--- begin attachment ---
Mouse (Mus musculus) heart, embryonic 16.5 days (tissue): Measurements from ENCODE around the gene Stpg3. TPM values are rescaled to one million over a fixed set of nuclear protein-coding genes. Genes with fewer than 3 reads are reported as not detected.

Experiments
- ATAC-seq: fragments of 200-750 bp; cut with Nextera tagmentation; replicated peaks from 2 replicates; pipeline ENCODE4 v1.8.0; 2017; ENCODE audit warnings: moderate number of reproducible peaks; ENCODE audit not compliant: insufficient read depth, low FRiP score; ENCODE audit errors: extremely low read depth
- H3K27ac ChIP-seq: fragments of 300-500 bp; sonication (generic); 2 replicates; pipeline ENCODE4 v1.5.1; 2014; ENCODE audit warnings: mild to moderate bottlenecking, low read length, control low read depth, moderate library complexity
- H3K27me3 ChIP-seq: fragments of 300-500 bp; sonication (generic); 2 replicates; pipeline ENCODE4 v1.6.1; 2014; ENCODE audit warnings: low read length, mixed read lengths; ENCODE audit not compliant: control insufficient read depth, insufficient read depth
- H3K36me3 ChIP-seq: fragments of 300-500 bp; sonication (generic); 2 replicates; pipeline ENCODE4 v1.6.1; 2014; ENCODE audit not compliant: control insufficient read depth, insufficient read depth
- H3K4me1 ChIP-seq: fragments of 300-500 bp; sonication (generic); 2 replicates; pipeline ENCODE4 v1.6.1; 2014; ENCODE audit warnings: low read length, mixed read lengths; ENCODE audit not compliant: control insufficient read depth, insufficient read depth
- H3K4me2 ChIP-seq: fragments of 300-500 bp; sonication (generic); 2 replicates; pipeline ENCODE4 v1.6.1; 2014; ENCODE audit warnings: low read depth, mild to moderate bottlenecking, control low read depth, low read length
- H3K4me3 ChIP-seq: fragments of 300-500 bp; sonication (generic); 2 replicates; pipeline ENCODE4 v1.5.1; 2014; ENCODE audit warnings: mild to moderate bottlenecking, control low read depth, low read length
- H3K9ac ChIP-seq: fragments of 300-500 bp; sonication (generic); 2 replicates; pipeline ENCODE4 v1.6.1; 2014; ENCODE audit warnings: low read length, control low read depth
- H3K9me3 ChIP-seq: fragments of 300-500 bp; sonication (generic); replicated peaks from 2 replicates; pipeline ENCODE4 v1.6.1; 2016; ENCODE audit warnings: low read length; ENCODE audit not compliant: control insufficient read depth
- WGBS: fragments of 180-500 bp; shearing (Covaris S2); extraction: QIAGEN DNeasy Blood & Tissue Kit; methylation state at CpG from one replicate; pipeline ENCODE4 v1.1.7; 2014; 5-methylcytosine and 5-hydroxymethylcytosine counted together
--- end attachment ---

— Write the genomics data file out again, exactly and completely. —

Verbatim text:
Mouse (Mus musculus) heart, embryonic 16.5 days (tissue): Measurements from ENCODE around the gene Stpg3. TPM values are rescaled to one million over a fixed set of nuclear protein-coding genes. Genes with fewer than 3 reads are reported as not detected.

Experiments
- ATAC-seq: fragments of 200-750 bp; cut with Nextera tagmentation; replicated peaks from 2 replicates; pipeline ENCODE4 v1.8.0; 2017; ENCODE audit warnings: moderate number of reproducible peaks; ENCODE audit not compliant: insufficient read depth, low FRiP score; ENCODE audit errors: extremely low read depth
- H3K27ac ChIP-seq: fragments of 300-500 bp; sonication (generic); 2 replicates; pipeline ENCODE4 v1.5.1; 2014; ENCODE audit warnings: mild to moderate bottlenecking, low read length, control low read depth, moderate library complexity
- H3K27me3 ChIP-seq: fragments of 300-500 bp; sonication (generic); 2 replicates; pipeline ENCODE4 v1.6.1; 2014; ENCODE audit warnings: low read length, mixed read lengths; ENCODE audit not compliant: control insufficient read depth, insufficient read depth
- H3K36me3 ChIP-seq: fragments of 300-500 bp; sonication (generic); 2 replicates; pipeline ENCODE4 v1.6.1; 2014; ENCODE audit not compliant: control insufficient read depth, insufficient read depth
- H3K4me1 ChIP-seq: fragments of 300-500 bp; sonication (generic); 2 replicates; pipeline ENCODE4 v1.6.1; 2014; ENCODE audit warnings: low read length, mixed read lengths; ENCODE audit not compliant: control insufficient read depth, insufficient read depth
- H3K4me2 ChIP-seq: fragments of 300-500 bp; sonication (generic); 2 replicates; pipeline ENCODE4 v1.6.1; 2014; ENCODE audit warnings: low read depth, mild to moderate bottlenecking, control low read depth, low read length
- H3K4me3 ChIP-seq: fragments of 300-500 bp; sonication (generic); 2 replicates; pipeline ENCODE4 v1.5.1; 2014; ENCODE audit warnings: mild to moderate bottlenecking, control low read depth, low read length
- H3K9ac ChIP-seq: fragments of 300-500 bp; sonication (generic); 2 replicates; pipeline ENCODE4 v1.6.1; 2014; ENCODE audit warnings: low read length, control low read depth
- H3K9me3 ChIP-seq: fragments of 300-500 bp; sonication (generic); replicated peaks from 2 replicates; pipeline ENCODE4 v1.6.1; 2016; ENCODE audit warnings: low read length; ENCODE audit not compliant: control insufficient read depth
- WGBS: fragments of 180-500 bp; shearing (Covaris S2); extraction: QIAGEN DNeasy Blood & Tissue Kit; methylation state at CpG from one replicate; pipeline ENCODE4 v1.1.7; 2014; 5-methylcytosine and 5-hydroxymethylcytosine counted together